An ugly story. An ugly dance, no matter how beautiful, how sensuous, how intriguing.
If we take Theresa’s description to heart - “we dance to make sense of ourselves and our world” – what do we make of this dance? What sense is made of the world with the dance and its aftermath? That we use each other to get what we want, or to exact revenge, or to control someone? Did Salome gain any greater knowledge of herself from the dance? Perhaps she learned she had the power to bewitch men…we know little about what happens to her after this dance…but that’s a short-lived lesson, isn’t it? Perhaps she learned that her mother was not to be crossed. An ugly dance. Ugly lessons. An ugly view of the world. If you dance for revenge, there is no real beauty. If you dance to gain power, you learn that power is ephemeral. If you dance for your own benefit, what you get may not be worth it.
But David’s dance – there’s a different thing altogether, isn’t it?
David dances with exuberance at the recognition that the ark, that critically important symbol of the relationship between God and God’s people, is now safely in the city of David. He dances in celebration of that relationship. He dances because this is something that is not just good for him personally, but for all of God’s people. His dance informs those around him that this is a communal celebration (except for Michal, who has her own reasons to be unhappy). It is larger than the King. It is larger than Israel. It is unbridled joy at the God who said “I am who I am.” David’s dance is one that helps make sense of the relationship and affirms the importance of it.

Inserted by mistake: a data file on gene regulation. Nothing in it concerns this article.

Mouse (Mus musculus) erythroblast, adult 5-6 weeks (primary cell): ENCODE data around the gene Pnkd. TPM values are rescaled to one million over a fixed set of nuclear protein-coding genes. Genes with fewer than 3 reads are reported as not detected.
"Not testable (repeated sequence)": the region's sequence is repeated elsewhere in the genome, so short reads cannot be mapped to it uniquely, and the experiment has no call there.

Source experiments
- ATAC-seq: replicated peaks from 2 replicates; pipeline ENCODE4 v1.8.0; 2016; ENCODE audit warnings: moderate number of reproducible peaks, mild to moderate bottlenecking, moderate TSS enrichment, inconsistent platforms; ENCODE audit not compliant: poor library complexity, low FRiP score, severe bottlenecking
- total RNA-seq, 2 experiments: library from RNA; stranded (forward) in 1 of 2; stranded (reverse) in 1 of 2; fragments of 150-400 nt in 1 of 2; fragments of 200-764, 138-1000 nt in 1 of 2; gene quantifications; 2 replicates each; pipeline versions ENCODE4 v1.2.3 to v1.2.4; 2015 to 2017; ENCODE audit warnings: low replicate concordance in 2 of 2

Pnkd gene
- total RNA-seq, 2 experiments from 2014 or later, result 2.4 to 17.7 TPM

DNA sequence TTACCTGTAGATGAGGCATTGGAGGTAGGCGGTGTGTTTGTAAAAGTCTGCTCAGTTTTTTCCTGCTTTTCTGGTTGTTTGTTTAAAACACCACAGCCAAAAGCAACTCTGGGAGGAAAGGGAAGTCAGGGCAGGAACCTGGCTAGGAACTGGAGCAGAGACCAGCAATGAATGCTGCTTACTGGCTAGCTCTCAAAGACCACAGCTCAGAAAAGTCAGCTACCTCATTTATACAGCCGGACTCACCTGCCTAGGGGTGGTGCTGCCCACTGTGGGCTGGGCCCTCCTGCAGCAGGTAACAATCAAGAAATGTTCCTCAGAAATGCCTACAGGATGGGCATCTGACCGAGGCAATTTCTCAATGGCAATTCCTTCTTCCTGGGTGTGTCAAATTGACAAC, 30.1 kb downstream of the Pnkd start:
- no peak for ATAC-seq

The dance we do in our everyday lives may be a metaphorical one. After all, rocking down on the Metro is frowned upon, particularly during rush hour. But it may be an actual dance as well….how many of us have danced our little babies around in our arms, crooning to them in sheer pleasure? It may have been that first dance at a wedding, or the moment in your ballet recital when you realized that what you were doing was conveying a story to those who watched. It may have been the raucous joy of a line dance at Shrinemont, or the waltz of a daddy with his little girl standing on his shoes. Each of these dancing moments are expressions of what Theresa said: We all dance between fragility, courage, fear, and a loving creative vulnerability.
We understand who we are and how we live in the world through all our dances, the real ones and the metaphorical ones.
So, too, we dance in our worship. We make our relationship with God explicit in our music and in our movement. We sing about it. We stand, we sit, we kneel. We come forward and walk back. Sitting down and absorbing the message, processing to join ourselves with our Lord in the receiving of Holy Communion.
The thing that makes this dance a sacrament is really three things – we do like things in threes in Christianity, after all – how we dance, why we dance, and most importantly, with whom we dance.
We dance with unselfconscious exuberance. We are not (as Tina Turner would sing) a seductive “Private Dancer” with a private agenda.
We dance not for ourselves only, but for celebration in the larger community, for greater understanding, in love.
We dance not using the dance as a solitary weapon. We invite others into something we don’t need to keep hidden.
Our relationship with God is, in a sense, a dance, a back and forth as we try to understand the One who is beyond our comprehension. We try something. God applauds our trying. We try something else. God gently shakes his head and says “try again.”
There is no more loving partner in the dance than our God who made us. And there is no better way to live than to embrace God in that dance.